Don’t feel left out: Feds say “Flu shots for all.”

Now everybody has an equal chance of getting a flu shot every year.

The “shot czars” on the Centers for Disease Control’s Advisory Committee on Immunization Practices have called for equal access for everyone seeking the protective inoculation.

The panel of immunization experts voted to expand the recommendation for annual influenza vaccination to include all people aged 6 months and older, a move meant to remove real and perceived barriers to getting the flu shots.

Syringe in handIn the past, the same panel had ruled that seasonal influenza vaccination would only be given to higher-risk persons; children 6 months through 18 years of age; and those caregivers, teachers, healthcare workers and others in close contact with higher-risk populations.

They say their action “signals the importance of preventing influenza across the entire population.”  While that may be true, the action may also end (or at least diminish) widespread confusion among the public–and staff at doc-in-a-boxes, pharmacies, public health departments and other sites that actually administer the vaccine.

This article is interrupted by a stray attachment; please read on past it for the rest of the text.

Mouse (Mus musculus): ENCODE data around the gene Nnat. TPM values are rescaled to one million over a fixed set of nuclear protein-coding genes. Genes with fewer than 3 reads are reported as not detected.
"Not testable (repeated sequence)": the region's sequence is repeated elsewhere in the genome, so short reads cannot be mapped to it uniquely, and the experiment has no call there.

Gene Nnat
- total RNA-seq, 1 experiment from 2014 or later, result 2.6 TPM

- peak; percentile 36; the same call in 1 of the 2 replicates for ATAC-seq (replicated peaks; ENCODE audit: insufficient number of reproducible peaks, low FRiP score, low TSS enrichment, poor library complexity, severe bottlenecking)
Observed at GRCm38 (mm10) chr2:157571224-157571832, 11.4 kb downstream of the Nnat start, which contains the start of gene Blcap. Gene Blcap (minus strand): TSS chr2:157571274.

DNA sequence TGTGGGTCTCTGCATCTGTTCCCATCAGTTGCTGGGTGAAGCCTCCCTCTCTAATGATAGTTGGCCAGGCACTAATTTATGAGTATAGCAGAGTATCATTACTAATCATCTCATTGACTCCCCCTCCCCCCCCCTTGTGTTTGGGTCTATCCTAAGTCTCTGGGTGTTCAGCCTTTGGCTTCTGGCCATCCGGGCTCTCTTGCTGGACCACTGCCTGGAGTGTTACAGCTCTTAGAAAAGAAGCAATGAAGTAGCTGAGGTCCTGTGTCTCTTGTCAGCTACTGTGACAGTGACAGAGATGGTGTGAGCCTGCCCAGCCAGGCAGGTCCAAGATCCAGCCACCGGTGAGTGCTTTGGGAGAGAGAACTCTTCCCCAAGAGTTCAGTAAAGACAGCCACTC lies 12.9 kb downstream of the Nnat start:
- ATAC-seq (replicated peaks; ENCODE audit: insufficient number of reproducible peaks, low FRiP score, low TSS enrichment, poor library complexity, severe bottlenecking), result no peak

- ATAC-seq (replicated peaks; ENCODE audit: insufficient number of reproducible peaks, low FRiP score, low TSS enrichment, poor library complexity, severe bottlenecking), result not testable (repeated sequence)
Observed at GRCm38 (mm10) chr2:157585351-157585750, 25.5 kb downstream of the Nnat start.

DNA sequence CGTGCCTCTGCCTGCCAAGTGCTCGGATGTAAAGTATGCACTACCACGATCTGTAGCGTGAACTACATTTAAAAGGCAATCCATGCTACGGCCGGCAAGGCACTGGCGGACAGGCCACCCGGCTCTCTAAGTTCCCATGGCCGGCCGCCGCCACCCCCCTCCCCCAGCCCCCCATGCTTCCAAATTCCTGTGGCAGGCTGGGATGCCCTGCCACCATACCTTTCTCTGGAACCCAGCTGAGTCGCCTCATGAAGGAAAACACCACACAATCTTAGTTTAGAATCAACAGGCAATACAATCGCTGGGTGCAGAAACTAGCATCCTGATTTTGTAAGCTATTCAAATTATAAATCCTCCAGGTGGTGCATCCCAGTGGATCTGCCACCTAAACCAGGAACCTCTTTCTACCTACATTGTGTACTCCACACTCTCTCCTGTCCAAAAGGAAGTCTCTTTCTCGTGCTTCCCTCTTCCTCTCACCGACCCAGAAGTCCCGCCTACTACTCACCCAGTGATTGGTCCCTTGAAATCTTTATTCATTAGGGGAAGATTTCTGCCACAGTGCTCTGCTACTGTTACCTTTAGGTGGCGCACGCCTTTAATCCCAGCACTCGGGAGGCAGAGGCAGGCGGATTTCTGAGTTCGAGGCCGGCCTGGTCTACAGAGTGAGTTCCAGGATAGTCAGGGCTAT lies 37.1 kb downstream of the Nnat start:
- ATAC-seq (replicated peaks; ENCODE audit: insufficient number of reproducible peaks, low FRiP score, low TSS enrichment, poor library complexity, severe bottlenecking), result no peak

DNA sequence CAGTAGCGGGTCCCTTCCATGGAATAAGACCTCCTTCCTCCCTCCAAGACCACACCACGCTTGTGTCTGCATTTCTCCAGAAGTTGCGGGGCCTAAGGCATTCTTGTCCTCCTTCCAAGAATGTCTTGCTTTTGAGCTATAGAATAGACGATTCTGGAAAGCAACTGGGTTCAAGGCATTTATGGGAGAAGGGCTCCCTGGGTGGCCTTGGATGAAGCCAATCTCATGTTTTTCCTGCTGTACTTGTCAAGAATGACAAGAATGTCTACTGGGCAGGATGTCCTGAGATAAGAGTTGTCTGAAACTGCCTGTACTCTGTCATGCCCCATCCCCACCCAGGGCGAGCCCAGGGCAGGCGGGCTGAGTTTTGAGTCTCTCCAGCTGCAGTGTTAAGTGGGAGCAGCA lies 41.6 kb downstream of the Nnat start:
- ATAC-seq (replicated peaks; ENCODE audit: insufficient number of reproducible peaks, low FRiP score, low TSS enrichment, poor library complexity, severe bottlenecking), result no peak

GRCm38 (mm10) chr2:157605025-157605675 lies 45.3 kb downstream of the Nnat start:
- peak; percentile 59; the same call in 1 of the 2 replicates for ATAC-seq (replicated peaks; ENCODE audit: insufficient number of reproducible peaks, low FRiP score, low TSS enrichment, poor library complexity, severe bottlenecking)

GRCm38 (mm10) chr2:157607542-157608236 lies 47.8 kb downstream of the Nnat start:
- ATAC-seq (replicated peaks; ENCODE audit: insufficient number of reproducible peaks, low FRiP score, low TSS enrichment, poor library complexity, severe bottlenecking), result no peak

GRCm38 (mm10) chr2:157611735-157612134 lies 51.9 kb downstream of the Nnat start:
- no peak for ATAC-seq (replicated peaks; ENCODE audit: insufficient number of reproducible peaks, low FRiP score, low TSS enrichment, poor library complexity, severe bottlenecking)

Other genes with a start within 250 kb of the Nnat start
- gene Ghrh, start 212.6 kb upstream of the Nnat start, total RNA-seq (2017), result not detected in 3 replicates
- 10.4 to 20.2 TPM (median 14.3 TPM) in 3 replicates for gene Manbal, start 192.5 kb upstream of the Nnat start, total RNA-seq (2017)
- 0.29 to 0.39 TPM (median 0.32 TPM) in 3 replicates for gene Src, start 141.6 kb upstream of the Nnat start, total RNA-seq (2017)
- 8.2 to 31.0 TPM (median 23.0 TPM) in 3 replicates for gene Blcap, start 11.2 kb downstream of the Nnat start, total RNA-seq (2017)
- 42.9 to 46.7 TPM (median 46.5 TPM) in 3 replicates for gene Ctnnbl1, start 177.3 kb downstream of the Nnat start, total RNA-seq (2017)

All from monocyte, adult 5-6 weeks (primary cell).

Early in the flu season, I was in a grocery store and came upon a traffic jam of shopping carts. In the center was a woman holding the hand of a young child on one side and her (I assume) elderly mother on the other. She was arguing with a pharmacist, saying that both of her charges were entitled to flu shots.  Some in the crowd booed as the white-coated would-be shot-giver waved a piece of paper she said was “the official list” and scooted back behind the pharmacy counter.

Inoculations being sold with the milk, eggs and frozen pizza?  That’s probably worth another story.

But back to CDC in Atlanta.

Of greater medical significance is that the panel admitted that there were also clinical reasons for changing who should get the shots. They said that information gathered during the frightening early days of last year’s H1N1 pandemic showed that some people who did not fall in the must-have list for vaccination may also be at higher risk of serious flu-related complications. This included those people who are obese, postpartum women and people in certain racial and ethnic groups.

One last bit of info. The  Food and Drug Administration recommended that the concoction blend for protection against the 2009 H1N1 virus be added to the seasonal influenza vaccine.

The one-shot mixture will handle all the known flu strains and will become available in time for next Fall’s flu season. Don’t let on to the kids yet, but younger children who have never had a seasonal vaccine will still need two doses.

–Andrew Schneider

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